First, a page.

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So, what’s the show about? This is where you have to be careful because the tiniest detail could give away the farm and I don’t want to be responsible for that. This is a show that needs to be experienced and watched from a clean perspective. Don’t go in with any preconceived notions just experience the story as it unfolds. All you need to know is that Westworld is like a Jurassic Park for adults. Instead of dinosaurs there are robots (or hosts) who help you play out your deepest western (as in wild west) fantasies. Do you want to be a cold blooded killer? Or maybe rescue the damsel in distress? Go on a treasure hunt? Westworld has all of this to offer you (for what we’re told is a great deal of money but no real figure is given) and more. There are no consequences to your actions because the hosts aren’t real. You can be as good or as bad as you want. The moral ambiguity that is raised by this park is frightening and fascinating.

And that is where the genius of the show lies. It’s not just the terrific performances, and there are plenty of them. Jeffery Wright, Evan Rachel Wood (who liked a comment of mine on her Instagram feed which basically makes us best friends), Thandie Newton, and Anthony Hopkins all deserve Emmy nominations. All of them. Each one. Some even deserve to take the award home with them. This show thrives off the performance of the cast because they know the twists and turns (or maybe they don’t) but they’re the ones who are making this story impactful. Seeing someone play the role of the host opposed to seeing someone play the role of a human and trying to figure out which is which becomes some sort of perverse game.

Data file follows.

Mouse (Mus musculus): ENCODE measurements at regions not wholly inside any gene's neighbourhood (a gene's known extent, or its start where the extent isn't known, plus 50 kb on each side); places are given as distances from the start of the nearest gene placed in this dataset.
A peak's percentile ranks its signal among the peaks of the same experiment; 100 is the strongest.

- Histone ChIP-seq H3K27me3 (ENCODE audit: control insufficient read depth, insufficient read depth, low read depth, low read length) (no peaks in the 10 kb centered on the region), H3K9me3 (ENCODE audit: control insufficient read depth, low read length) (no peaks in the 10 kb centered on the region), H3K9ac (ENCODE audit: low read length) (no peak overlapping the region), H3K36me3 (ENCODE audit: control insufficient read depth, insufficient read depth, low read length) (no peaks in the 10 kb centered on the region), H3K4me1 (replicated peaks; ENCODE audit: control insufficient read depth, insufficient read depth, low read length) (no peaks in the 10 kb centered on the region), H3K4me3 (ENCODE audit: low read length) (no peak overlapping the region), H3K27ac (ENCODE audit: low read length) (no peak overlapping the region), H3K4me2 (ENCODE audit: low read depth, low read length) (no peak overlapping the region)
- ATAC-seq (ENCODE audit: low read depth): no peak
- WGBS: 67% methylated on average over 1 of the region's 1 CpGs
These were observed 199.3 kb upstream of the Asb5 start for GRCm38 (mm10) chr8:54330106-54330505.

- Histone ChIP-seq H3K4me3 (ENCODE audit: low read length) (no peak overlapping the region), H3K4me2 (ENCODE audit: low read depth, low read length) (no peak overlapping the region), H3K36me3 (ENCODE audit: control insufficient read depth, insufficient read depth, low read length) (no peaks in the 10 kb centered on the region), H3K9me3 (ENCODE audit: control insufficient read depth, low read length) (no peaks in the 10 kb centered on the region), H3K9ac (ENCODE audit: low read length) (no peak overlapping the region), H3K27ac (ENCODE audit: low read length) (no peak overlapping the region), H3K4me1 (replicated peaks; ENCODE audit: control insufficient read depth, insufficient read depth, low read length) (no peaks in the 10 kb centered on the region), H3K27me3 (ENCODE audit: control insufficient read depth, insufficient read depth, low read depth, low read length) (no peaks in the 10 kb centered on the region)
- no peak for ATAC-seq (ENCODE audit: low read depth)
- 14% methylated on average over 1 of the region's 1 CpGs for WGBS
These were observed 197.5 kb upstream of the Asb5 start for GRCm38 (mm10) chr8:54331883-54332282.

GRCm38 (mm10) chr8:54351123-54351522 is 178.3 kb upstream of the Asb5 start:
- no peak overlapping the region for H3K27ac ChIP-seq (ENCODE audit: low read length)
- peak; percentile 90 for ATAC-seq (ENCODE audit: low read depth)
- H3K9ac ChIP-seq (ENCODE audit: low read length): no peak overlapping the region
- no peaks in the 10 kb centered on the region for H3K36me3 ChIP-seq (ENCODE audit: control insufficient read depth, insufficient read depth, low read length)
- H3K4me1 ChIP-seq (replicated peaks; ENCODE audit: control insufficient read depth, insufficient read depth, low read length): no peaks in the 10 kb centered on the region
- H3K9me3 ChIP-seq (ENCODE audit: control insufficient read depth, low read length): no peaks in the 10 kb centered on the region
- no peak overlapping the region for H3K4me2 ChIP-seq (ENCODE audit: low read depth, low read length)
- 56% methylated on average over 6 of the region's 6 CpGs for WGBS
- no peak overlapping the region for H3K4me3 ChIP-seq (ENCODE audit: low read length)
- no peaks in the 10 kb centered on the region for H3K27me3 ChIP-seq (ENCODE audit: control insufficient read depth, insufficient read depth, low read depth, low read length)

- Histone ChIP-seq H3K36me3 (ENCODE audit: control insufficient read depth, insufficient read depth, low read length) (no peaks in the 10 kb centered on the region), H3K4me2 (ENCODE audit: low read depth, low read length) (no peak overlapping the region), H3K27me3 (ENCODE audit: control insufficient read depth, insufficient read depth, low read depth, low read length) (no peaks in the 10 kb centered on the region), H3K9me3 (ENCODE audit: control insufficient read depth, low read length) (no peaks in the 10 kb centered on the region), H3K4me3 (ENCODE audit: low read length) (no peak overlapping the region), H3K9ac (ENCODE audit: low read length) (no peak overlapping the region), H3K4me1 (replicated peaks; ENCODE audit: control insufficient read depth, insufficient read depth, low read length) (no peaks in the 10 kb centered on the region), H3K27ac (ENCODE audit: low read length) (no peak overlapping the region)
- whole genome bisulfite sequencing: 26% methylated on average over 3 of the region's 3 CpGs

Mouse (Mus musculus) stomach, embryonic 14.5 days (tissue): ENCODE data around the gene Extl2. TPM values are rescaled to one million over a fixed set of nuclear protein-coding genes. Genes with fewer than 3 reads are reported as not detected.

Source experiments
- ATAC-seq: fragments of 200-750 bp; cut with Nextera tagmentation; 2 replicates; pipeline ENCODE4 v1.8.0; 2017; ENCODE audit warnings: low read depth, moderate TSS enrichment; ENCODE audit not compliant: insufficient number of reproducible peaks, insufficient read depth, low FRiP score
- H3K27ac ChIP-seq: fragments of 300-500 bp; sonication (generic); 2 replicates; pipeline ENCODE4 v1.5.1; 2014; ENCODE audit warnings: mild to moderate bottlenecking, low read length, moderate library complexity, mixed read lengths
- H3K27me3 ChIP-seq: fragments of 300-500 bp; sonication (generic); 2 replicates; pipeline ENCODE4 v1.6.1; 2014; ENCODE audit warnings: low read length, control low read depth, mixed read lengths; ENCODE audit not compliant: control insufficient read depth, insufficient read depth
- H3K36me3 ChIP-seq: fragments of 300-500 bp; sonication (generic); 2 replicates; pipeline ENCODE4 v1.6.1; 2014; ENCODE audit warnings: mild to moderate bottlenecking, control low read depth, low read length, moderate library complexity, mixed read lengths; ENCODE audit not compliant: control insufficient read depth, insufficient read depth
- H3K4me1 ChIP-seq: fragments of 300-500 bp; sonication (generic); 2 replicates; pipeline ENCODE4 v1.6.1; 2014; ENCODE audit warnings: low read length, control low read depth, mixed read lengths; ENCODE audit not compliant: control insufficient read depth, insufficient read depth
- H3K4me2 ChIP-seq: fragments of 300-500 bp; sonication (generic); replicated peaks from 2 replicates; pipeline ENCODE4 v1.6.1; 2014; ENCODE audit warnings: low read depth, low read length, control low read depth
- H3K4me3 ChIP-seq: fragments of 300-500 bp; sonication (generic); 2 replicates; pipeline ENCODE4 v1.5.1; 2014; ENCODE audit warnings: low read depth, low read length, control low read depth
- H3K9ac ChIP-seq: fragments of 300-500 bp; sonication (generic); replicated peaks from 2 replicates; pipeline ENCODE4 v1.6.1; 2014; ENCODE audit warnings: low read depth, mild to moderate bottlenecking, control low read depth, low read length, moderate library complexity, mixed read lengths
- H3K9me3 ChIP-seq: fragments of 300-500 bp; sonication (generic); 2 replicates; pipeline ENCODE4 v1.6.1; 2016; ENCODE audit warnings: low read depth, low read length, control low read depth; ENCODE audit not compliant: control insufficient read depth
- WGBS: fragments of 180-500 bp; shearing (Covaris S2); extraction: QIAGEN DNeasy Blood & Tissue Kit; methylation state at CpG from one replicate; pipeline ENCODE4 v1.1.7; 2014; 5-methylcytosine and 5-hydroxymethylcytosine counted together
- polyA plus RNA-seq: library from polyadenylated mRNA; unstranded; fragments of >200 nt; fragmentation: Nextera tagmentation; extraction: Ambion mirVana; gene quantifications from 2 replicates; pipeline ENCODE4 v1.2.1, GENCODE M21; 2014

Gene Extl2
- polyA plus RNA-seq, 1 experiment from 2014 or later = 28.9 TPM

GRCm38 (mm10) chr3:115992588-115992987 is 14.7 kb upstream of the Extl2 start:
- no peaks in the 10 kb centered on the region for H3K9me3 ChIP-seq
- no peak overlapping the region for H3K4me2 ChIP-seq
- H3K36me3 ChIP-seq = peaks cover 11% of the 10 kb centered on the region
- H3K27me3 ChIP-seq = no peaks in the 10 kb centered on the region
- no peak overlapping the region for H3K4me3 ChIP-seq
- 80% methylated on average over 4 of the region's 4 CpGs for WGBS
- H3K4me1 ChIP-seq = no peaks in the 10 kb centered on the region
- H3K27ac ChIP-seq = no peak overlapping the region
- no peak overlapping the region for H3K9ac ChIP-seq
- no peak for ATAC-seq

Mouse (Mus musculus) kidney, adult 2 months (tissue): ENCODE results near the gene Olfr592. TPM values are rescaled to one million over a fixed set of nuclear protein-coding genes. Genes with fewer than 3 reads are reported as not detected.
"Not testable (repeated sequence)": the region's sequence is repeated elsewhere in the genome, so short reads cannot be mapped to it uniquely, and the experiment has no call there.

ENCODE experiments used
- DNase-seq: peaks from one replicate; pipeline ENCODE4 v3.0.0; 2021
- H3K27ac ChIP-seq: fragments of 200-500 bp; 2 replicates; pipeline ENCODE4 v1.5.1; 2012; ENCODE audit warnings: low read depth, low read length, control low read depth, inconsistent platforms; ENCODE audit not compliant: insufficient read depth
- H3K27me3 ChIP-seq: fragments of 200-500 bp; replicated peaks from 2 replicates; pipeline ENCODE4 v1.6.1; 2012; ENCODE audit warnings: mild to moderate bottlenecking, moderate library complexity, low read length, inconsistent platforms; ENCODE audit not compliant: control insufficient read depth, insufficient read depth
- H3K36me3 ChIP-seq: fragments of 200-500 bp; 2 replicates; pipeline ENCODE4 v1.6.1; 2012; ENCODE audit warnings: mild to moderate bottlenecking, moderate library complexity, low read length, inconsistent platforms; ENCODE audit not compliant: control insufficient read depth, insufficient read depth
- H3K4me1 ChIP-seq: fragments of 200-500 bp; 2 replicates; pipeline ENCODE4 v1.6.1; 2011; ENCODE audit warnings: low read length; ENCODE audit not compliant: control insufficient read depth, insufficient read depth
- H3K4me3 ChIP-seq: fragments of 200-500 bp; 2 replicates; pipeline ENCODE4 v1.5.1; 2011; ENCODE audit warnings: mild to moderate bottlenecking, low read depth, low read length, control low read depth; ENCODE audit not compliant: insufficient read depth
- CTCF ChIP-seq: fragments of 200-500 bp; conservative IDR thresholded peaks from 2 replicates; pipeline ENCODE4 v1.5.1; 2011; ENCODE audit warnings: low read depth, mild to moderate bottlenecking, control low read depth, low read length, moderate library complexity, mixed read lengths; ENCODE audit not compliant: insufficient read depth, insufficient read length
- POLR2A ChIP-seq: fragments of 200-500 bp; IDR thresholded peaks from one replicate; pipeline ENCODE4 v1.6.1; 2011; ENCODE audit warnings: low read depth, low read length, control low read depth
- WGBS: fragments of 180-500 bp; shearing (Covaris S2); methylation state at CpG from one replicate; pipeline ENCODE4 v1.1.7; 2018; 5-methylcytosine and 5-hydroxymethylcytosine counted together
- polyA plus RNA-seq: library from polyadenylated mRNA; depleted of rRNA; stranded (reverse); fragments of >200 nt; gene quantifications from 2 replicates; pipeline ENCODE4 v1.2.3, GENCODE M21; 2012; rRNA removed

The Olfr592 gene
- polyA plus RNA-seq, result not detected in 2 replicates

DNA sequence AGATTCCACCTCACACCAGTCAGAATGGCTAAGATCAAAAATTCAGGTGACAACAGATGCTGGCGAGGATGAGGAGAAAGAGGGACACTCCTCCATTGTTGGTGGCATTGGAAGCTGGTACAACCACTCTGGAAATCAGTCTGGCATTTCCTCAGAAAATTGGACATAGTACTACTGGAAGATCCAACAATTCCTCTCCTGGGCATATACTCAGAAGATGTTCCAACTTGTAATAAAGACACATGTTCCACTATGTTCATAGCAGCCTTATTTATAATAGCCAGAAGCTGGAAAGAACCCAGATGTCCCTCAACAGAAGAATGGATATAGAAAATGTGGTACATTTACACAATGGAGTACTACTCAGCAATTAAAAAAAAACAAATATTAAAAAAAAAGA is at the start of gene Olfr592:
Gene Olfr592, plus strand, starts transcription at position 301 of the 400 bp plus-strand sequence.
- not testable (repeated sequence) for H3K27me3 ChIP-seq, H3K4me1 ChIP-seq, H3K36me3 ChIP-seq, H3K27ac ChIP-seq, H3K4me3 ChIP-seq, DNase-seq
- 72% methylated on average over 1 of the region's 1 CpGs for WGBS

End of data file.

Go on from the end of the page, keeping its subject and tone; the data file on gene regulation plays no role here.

But the acting is besides the point, the questions the show raises is what drives it. Westworld is deeply philosophical with questions of what’s right and wrong and when do those lines begin to blur? Not to mention what it’s supposed to mean to be human. What makes us different from the hosts if anything at all. Westworld wants you to feel uncomfortable at times as well as questioning everything in front of you. This show is deeply layered and wants the viewer to participate, not just watch. You have to want to go deeper or this show will run you over.

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Is it possible to enjoy Westworld as a show and not an exploration into philosophy and moral compasses and faith and hope and, and, and, and… sorry. There’s a lot. Sure you can watch it just as a television show, but why would you want to? There is so much more just waiting to be discovered and over turned and analyzed. I’ve said it before, great television asks a lot from it’s viewers. Why would you ignore the question? If you do you’ll just miss out on something tremendous, which is what Westworld is. Tremendous.